Supreme Court Refuses to Hear Appeal of a Decision That the Grant of Stock Option Is Not a Stock Sale
In Lampkin v. UBS Fin. Servs. Inc., No. 19-249 (U.S., petition denied Oct. 15, 2019), the Supreme Court declined to review a lower court ruling that the nine million Enron workers who had gotten stock options could not sue UBS over its role in the plan. Workers sued UBS because it was the broker who handled the exercise and sale of their options during the period when Enron was imploding. The court ruled that UBS did not actually sell any stock to the employees because the grants were mandatory and noncontributory, so employees, even though they made a choice when and if to exercise the awards, were not actually buying shares.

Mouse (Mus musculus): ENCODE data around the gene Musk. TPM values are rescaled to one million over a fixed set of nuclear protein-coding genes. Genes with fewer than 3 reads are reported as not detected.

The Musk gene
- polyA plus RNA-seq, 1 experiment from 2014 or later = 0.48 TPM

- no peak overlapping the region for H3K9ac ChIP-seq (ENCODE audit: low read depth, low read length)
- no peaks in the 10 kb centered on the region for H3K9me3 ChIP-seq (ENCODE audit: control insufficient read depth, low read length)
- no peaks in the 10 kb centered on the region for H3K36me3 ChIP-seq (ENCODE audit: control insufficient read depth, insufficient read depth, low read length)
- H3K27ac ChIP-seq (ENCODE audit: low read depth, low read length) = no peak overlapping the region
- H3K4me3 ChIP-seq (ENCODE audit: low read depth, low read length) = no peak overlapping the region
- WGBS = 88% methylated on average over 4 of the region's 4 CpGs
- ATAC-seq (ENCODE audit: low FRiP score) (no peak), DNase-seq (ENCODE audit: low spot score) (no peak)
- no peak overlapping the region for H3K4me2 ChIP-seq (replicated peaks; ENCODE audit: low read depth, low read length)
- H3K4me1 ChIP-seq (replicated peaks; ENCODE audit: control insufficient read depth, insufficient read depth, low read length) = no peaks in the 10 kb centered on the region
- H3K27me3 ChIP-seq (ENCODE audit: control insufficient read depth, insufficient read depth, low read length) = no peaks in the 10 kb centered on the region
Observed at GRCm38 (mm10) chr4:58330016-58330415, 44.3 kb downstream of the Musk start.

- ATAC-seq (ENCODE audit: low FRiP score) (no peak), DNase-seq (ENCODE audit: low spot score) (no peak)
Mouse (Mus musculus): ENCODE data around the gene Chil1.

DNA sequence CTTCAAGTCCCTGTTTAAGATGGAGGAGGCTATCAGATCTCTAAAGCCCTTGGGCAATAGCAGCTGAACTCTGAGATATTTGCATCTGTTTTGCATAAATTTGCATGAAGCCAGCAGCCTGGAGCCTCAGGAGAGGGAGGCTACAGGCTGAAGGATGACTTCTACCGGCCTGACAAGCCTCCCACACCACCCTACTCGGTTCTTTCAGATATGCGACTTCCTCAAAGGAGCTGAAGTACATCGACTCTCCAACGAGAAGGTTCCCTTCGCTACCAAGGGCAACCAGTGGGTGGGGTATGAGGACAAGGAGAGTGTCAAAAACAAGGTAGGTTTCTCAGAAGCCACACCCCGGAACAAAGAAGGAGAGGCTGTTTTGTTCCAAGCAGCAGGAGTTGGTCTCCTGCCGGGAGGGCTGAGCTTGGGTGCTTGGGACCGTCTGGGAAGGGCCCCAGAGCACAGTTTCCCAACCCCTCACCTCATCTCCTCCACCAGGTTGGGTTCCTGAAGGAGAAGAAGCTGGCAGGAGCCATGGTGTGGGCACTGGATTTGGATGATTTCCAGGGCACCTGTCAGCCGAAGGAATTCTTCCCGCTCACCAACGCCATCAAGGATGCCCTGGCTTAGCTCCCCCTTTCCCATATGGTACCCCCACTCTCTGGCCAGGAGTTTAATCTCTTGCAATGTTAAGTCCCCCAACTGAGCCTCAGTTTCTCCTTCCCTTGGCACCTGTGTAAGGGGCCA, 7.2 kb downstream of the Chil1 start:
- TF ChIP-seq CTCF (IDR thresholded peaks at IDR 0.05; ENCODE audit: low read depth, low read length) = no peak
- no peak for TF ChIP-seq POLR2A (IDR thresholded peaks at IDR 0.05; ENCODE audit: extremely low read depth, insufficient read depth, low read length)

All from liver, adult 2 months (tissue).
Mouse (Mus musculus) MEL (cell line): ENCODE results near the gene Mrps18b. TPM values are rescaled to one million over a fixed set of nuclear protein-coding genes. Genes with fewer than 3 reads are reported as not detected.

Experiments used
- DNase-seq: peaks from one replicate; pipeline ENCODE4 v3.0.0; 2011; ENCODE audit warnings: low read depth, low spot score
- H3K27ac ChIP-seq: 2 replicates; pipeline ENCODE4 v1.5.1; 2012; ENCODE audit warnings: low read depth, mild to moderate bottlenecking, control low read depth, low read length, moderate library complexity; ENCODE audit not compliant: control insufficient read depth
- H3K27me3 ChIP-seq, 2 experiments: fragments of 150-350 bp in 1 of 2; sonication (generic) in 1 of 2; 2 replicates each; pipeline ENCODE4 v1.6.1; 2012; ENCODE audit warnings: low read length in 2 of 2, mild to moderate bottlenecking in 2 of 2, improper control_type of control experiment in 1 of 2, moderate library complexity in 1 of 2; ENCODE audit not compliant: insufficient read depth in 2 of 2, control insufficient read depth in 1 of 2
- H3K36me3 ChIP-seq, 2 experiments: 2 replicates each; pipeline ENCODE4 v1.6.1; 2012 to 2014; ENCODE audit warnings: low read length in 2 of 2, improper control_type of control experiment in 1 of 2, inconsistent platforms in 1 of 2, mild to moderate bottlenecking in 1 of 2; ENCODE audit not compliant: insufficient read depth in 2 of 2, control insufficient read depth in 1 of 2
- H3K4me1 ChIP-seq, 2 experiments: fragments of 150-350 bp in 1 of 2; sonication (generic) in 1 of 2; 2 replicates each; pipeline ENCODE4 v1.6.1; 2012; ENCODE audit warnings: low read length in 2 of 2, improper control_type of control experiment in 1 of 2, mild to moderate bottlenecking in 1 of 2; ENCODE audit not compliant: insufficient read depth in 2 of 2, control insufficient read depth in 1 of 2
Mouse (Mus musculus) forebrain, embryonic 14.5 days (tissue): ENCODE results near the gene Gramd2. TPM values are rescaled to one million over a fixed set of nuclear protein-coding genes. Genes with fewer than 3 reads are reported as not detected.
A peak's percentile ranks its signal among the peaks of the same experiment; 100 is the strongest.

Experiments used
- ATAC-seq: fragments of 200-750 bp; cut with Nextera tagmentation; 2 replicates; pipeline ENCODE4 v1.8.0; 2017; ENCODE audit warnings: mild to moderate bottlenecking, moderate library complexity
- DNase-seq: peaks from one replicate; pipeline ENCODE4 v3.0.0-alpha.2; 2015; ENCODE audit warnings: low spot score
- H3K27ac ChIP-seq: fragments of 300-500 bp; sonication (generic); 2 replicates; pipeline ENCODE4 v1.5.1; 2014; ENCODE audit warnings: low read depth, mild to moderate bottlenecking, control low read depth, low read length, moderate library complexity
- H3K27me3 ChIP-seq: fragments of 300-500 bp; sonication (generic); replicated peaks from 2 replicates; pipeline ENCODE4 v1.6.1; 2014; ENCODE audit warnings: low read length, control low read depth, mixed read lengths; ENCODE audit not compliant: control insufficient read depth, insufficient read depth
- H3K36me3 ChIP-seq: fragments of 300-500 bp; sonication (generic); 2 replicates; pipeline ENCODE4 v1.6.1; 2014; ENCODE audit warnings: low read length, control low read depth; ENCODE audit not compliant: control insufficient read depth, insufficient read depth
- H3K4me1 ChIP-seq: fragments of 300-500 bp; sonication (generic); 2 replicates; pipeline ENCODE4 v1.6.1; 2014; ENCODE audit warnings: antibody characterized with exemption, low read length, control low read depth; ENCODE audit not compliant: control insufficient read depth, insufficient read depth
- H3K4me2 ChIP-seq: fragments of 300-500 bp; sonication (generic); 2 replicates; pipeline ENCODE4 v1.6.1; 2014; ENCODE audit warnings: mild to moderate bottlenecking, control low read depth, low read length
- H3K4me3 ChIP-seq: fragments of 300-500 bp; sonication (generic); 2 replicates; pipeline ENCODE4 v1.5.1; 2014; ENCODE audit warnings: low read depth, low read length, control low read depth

The Fifth Circuit decision ruled that the grant of an option is not a sale, consistent with an SEC statement that said that in “plans under which an employer awards shares of its stock to covered employees at no direct cost there is no ‘sale’ in the 1933 Act sense to employees, [as] such persons do not individually bargain to contribute cash or other tangible or definable consideration to such plans.”
The original district court case seemed to conflate stock options with ESOPs, and the Fifth Circuit decision ignored the argument that the exercise of an option was a voluntary purchase that the SEC did not exclude from its sale definition.